TSA To Miss Goal To Inspect All Cargo On International Flights

TSA will not meet a December 31 deadline requiring inspection of all air cargo on international passenger flights destined for the United States.

Washington: The Transportation Security Administration has told the airline and cargo industries it will not meet a December 31 deadline requiring inspection of all air cargo on international passenger flights destined for the United States.

In 2007, Congress mandated that 100 percent of air cargo on passenger flights be inspected for explosives by August 2010. But while the TSA met that goal for passenger flights originating in the United States, the deadline has been elusive for inbound international passenger flights, which carry about 6 billion pounds of cargo a year.


At a congressional hearing in March, TSA Administrator John Pistole said the agency "probably" would not meet the Dec. 31 goal. But news that the TSA definitely would not enforce the requirement came not in statements to Congress or to the public, but in a private communication to the industry.


The International Air Cargo Association announced last week the TSA would not proceed with the deadline. It commended the TSA, saying the requirement could have led to "significant global supply chain disruption."


The TSA on Thursday declined to confirm to CNN whether it had scuttled the deadline, instead issuing a statement saying that air cargo "is more secure than it has ever been." The TSA said 100 percent of "high risk international inbound cargo" is screened.


The TSA also declined to say whether a new deadline has been set.


The cargo inspection deadline has changed on several occasions. As originally mandated by Congress, the TSA was to set up a system for inspecting cargo, or require airlines to inspect cargo, by August 2010. While meeting the domestic deadline, the TSA said it would take until 2013 to set up a system of cargo inspection for international flights.

But after the attempted "toner cartridge" bombing of two cargo planes in October 2010, the TSA moved up the goal to the end of 2011.


This month's decision to postpone that deadline was "no surprise," says Brandon Fried, executive director of the Airforwarders Association.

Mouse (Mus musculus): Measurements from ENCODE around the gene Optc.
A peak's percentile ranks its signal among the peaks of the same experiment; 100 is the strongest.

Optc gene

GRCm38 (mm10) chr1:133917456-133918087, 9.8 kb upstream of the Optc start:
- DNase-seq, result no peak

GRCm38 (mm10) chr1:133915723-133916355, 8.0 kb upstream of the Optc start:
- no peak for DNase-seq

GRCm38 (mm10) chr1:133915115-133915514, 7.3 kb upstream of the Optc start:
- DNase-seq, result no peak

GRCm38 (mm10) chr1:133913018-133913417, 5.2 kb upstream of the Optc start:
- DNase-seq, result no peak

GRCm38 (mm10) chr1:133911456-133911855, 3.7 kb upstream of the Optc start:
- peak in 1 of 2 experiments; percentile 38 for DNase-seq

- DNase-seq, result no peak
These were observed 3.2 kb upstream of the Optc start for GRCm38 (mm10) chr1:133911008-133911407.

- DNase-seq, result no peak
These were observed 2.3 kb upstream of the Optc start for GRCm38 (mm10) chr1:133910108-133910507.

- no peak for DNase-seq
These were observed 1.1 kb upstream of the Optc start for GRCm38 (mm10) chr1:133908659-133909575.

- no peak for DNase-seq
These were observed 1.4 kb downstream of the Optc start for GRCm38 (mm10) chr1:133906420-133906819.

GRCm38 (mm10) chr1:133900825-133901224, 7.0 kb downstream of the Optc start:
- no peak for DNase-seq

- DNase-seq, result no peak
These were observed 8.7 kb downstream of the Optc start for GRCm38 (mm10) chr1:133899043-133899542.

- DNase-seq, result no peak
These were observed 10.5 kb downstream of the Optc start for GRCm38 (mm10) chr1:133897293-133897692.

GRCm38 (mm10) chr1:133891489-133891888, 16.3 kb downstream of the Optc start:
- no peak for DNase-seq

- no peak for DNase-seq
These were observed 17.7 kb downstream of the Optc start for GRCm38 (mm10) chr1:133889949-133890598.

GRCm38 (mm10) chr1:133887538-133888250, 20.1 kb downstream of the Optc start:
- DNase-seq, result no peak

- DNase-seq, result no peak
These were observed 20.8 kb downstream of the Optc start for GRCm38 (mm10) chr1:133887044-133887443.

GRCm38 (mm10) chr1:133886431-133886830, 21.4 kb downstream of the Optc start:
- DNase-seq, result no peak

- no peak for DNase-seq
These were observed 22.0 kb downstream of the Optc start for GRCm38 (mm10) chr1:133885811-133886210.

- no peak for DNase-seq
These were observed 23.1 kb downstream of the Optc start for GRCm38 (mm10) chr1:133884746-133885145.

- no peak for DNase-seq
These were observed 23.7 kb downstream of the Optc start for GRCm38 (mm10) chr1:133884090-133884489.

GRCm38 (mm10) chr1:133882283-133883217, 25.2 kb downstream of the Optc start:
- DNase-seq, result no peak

Fried said the TSA had told the industry that of the 197 countries with flights to the United States, the TSA had signed agreements with only three, with another 20 in the pipeline. Those countries represent about 80 percent of the air cargo to the United States, Fried said.


But moving forward with the December 31 deadline "would have been a big burden" and it would have resulted in shipping delays, increased costs, and increased damage on shipments during inspections, Fried said.


"We're happy that the TSA is listening to us," Fried says. "We've encouraged the TSA all along to focus their efforts on a harmonized international approach" so that shippers won't have to adhere to dozens of different security requirements from dozens of countries.


Fried said that all countries that ship to the United States have cargo security systems, even if they have not been approved by the TSA.


In the United States, the TSA created the Certified Cargo Screening Program (CCSP), which certifies facilities to screen cargo before it reaches the airport. The TSA sets security standards for the facilities, including physical access controls and screening of employees.

Cargo that does not go through a CCSP facility is screened by the airlines.

But industry representatives said it is much harder to set up an international system.

"The TSA... found that other countries were not as forthcoming as they had hoped (when they set the deadline)," Fried says. "That doesn't mean those other countries weren't taking steps -- just that they weren't giving TSA visibility." Without visibility, he said, TSA is finding it hard to determine if those programs meet the TSA standards.